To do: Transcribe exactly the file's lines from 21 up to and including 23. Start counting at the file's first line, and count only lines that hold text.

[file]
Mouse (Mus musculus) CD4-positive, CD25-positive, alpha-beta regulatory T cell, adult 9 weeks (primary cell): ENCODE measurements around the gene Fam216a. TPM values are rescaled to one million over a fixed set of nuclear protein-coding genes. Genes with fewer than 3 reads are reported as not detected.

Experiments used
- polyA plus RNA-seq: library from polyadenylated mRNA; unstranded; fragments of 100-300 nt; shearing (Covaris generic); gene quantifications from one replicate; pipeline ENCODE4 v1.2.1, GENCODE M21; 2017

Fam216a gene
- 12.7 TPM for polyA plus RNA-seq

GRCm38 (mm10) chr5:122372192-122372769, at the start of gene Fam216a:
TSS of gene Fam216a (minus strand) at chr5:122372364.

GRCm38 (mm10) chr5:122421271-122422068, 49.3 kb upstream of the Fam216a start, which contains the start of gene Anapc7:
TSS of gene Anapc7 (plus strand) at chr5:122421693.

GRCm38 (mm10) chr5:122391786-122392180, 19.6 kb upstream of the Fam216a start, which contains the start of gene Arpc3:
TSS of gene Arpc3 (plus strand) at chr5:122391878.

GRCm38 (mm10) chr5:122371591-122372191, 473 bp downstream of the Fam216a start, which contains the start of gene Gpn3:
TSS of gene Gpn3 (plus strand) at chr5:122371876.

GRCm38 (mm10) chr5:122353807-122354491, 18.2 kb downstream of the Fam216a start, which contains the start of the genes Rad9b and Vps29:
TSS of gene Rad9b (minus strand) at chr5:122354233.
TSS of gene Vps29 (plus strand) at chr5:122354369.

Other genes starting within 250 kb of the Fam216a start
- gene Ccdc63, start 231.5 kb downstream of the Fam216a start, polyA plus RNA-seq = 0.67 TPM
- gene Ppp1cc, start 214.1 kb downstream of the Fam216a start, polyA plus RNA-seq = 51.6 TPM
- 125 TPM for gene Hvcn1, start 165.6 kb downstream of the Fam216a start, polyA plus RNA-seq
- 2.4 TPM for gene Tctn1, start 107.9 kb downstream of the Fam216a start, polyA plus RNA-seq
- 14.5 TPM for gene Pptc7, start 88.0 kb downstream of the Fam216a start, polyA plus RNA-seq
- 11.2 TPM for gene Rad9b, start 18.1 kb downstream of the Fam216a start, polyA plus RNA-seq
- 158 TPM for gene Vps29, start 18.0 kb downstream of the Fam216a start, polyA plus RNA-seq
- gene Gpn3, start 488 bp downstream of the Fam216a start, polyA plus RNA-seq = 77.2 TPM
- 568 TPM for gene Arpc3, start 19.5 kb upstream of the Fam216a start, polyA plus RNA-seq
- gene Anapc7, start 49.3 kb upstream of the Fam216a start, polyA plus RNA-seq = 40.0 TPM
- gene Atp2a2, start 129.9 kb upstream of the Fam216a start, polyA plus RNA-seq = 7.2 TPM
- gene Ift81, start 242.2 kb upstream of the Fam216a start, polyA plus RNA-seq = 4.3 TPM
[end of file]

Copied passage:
- 2.4 TPM for gene Tctn1, start 107.9 kb downstream of the Fam216a start, polyA plus RNA-seq
- 14.5 TPM for gene Pptc7, start 88.0 kb downstream of the Fam216a start, polyA plus RNA-seq
- 11.2 TPM for gene Rad9b, start 18.1 kb downstream of the Fam216a start, polyA plus RNA-seq